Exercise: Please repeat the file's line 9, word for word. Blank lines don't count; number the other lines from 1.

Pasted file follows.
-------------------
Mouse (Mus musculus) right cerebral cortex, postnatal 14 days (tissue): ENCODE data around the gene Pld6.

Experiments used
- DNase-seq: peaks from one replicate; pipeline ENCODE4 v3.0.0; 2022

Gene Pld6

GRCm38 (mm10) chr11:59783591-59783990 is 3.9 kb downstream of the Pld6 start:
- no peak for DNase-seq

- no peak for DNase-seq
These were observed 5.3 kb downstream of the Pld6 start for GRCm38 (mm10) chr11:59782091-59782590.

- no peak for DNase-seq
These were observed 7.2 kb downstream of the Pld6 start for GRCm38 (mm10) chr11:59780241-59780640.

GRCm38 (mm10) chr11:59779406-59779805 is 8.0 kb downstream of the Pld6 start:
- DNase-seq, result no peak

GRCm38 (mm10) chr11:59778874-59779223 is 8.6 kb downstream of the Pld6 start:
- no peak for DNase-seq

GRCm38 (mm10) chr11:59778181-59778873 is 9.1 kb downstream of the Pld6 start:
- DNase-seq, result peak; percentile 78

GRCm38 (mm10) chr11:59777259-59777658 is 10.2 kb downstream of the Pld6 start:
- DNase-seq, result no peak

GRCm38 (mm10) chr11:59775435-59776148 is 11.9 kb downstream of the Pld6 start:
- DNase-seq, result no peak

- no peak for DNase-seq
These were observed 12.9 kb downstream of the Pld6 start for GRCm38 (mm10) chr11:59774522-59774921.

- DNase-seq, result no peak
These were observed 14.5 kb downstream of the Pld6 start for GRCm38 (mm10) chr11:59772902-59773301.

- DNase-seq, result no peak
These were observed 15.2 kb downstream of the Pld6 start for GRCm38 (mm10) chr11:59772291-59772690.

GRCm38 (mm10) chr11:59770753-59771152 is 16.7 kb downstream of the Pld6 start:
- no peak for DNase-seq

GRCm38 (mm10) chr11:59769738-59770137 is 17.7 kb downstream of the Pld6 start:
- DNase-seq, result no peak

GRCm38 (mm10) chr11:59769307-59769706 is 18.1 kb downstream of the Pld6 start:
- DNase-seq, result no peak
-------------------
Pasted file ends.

- no peak for DNase-seq